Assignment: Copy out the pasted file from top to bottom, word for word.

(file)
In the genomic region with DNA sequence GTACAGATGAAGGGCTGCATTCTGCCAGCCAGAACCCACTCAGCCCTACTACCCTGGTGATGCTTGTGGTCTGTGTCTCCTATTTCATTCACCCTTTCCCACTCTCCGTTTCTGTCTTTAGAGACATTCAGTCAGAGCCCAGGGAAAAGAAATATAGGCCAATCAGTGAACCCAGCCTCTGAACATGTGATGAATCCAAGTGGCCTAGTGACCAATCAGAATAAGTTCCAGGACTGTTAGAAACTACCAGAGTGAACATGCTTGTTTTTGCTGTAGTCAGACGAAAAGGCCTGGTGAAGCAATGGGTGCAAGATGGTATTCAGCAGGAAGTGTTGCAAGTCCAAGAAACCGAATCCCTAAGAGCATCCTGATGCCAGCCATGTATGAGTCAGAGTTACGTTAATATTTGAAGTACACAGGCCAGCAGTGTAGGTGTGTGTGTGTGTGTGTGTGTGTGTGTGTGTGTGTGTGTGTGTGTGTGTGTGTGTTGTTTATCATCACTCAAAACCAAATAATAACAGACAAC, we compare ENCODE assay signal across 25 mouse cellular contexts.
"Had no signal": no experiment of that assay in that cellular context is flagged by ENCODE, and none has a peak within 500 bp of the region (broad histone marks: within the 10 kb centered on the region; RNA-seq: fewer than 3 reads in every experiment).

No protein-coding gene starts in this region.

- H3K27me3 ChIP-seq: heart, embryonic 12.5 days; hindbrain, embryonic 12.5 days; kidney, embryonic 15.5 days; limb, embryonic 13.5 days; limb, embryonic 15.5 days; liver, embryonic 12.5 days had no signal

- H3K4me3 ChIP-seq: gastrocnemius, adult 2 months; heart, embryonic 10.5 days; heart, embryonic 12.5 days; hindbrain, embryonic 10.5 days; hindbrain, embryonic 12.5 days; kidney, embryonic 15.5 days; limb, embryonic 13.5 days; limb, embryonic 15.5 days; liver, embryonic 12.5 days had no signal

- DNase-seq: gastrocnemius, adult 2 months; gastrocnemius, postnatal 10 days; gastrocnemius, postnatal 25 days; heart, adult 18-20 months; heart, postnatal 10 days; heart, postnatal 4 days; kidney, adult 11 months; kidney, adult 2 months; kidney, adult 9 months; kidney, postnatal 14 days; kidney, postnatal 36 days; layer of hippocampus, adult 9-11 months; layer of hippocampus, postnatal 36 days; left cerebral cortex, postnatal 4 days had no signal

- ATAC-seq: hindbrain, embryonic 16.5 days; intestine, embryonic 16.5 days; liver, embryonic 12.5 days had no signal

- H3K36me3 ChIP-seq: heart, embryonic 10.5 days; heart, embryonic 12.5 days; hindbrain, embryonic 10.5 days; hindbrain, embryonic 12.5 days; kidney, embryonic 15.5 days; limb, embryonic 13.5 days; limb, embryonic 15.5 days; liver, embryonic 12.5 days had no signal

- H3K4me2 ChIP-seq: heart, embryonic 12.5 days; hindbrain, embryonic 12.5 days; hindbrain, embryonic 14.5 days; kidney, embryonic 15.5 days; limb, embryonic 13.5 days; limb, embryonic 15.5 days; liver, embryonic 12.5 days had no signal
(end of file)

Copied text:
In the genomic region with DNA sequence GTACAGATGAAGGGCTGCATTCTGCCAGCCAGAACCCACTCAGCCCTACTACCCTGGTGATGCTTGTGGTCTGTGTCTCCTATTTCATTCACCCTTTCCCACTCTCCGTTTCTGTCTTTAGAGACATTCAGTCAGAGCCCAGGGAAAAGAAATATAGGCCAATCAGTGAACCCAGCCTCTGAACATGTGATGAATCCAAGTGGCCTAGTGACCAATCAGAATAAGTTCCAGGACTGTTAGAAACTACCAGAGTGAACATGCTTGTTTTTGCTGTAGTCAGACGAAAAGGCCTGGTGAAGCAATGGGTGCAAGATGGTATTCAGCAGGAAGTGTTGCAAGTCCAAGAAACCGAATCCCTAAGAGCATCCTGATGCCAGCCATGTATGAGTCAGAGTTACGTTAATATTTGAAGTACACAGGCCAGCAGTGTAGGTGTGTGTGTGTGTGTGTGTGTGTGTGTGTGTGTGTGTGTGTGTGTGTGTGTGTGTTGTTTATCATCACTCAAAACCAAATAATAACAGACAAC, we compare ENCODE assay signal across 25 mouse cellular contexts.
"Had no signal": no experiment of that assay in that cellular context is flagged by ENCODE, and none has a peak within 500 bp of the region (broad histone marks: within the 10 kb centered on the region; RNA-seq: fewer than 3 reads in every experiment).

No protein-coding gene starts in this region.

- H3K27me3 ChIP-seq: heart, embryonic 12.5 days; hindbrain, embryonic 12.5 days; kidney, embryonic 15.5 days; limb, embryonic 13.5 days; limb, embryonic 15.5 days; liver, embryonic 12.5 days had no signal

- H3K4me3 ChIP-seq: gastrocnemius, adult 2 months; heart, embryonic 10.5 days; heart, embryonic 12.5 days; hindbrain, embryonic 10.5 days; hindbrain, embryonic 12.5 days; kidney, embryonic 15.5 days; limb, embryonic 13.5 days; limb, embryonic 15.5 days; liver, embryonic 12.5 days had no signal

- DNase-seq: gastrocnemius, adult 2 months; gastrocnemius, postnatal 10 days; gastrocnemius, postnatal 25 days; heart, adult 18-20 months; heart, postnatal 10 days; heart, postnatal 4 days; kidney, adult 11 months; kidney, adult 2 months; kidney, adult 9 months; kidney, postnatal 14 days; kidney, postnatal 36 days; layer of hippocampus, adult 9-11 months; layer of hippocampus, postnatal 36 days; left cerebral cortex, postnatal 4 days had no signal

- ATAC-seq: hindbrain, embryonic 16.5 days; intestine, embryonic 16.5 days; liver, embryonic 12.5 days had no signal

- H3K36me3 ChIP-seq: heart, embryonic 10.5 days; heart, embryonic 12.5 days; hindbrain, embryonic 10.5 days; hindbrain, embryonic 12.5 days; kidney, embryonic 15.5 days; limb, embryonic 13.5 days; limb, embryonic 15.5 days; liver, embryonic 12.5 days had no signal

- H3K4me2 ChIP-seq: heart, embryonic 12.5 days; hindbrain, embryonic 12.5 days; hindbrain, embryonic 14.5 days; kidney, embryonic 15.5 days; limb, embryonic 13.5 days; limb, embryonic 15.5 days; liver, embryonic 12.5 days had no signal